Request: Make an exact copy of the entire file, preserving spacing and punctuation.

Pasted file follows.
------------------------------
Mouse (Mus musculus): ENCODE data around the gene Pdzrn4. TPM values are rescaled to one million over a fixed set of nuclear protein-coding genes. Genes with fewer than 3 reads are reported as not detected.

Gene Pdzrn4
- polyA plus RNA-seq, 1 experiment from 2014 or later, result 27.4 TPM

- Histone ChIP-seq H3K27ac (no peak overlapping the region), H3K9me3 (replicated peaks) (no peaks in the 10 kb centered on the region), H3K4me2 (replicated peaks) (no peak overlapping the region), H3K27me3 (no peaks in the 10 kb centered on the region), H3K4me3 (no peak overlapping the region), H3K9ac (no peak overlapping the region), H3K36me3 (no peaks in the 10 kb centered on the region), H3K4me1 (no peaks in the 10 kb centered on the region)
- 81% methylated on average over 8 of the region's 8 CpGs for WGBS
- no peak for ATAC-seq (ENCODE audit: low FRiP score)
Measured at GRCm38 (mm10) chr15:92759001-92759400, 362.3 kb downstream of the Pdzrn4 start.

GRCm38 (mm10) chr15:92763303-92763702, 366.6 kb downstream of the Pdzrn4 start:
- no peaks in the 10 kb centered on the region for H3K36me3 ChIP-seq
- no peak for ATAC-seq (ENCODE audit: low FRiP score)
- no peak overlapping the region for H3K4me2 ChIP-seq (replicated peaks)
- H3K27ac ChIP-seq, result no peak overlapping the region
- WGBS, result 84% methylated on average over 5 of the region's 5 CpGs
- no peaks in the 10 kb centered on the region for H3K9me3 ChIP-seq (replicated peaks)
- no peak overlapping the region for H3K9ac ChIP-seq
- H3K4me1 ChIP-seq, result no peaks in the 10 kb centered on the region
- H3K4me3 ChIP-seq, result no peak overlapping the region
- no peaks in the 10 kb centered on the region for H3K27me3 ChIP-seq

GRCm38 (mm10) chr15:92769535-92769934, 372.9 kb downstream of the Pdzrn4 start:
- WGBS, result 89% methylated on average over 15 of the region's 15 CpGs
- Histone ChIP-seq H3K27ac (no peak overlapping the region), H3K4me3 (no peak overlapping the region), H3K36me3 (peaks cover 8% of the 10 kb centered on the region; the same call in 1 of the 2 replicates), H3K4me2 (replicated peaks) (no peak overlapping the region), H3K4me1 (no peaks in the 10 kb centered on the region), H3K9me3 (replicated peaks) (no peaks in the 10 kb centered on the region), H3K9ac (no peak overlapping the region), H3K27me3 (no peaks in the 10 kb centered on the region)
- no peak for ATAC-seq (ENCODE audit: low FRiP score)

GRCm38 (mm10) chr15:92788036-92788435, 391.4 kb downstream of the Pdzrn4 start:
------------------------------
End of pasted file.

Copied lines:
Mouse (Mus musculus): ENCODE data around the gene Pdzrn4. TPM values are rescaled to one million over a fixed set of nuclear protein-coding genes. Genes with fewer than 3 reads are reported as not detected.

Gene Pdzrn4
- polyA plus RNA-seq, 1 experiment from 2014 or later, result 27.4 TPM

- Histone ChIP-seq H3K27ac (no peak overlapping the region), H3K9me3 (replicated peaks) (no peaks in the 10 kb centered on the region), H3K4me2 (replicated peaks) (no peak overlapping the region), H3K27me3 (no peaks in the 10 kb centered on the region), H3K4me3 (no peak overlapping the region), H3K9ac (no peak overlapping the region), H3K36me3 (no peaks in the 10 kb centered on the region), H3K4me1 (no peaks in the 10 kb centered on the region)
- 81% methylated on average over 8 of the region's 8 CpGs for WGBS
- no peak for ATAC-seq (ENCODE audit: low FRiP score)
Measured at GRCm38 (mm10) chr15:92759001-92759400, 362.3 kb downstream of the Pdzrn4 start.

GRCm38 (mm10) chr15:92763303-92763702, 366.6 kb downstream of the Pdzrn4 start:
- no peaks in the 10 kb centered on the region for H3K36me3 ChIP-seq
- no peak for ATAC-seq (ENCODE audit: low FRiP score)
- no peak overlapping the region for H3K4me2 ChIP-seq (replicated peaks)
- H3K27ac ChIP-seq, result no peak overlapping the region
- WGBS, result 84% methylated on average over 5 of the region's 5 CpGs
- no peaks in the 10 kb centered on the region for H3K9me3 ChIP-seq (replicated peaks)
- no peak overlapping the region for H3K9ac ChIP-seq
- H3K4me1 ChIP-seq, result no peaks in the 10 kb centered on the region
- H3K4me3 ChIP-seq, result no peak overlapping the region
- no peaks in the 10 kb centered on the region for H3K27me3 ChIP-seq

GRCm38 (mm10) chr15:92769535-92769934, 372.9 kb downstream of the Pdzrn4 start:
- WGBS, result 89% methylated on average over 15 of the region's 15 CpGs
- Histone ChIP-seq H3K27ac (no peak overlapping the region), H3K4me3 (no peak overlapping the region), H3K36me3 (peaks cover 8% of the 10 kb centered on the region; the same call in 1 of the 2 replicates), H3K4me2 (replicated peaks) (no peak overlapping the region), H3K4me1 (no peaks in the 10 kb centered on the region), H3K9me3 (replicated peaks) (no peaks in the 10 kb centered on the region), H3K9ac (no peak overlapping the region), H3K27me3 (no peaks in the 10 kb centered on the region)
- no peak for ATAC-seq (ENCODE audit: low FRiP score)

GRCm38 (mm10) chr15:92788036-92788435, 391.4 kb downstream of the Pdzrn4 start: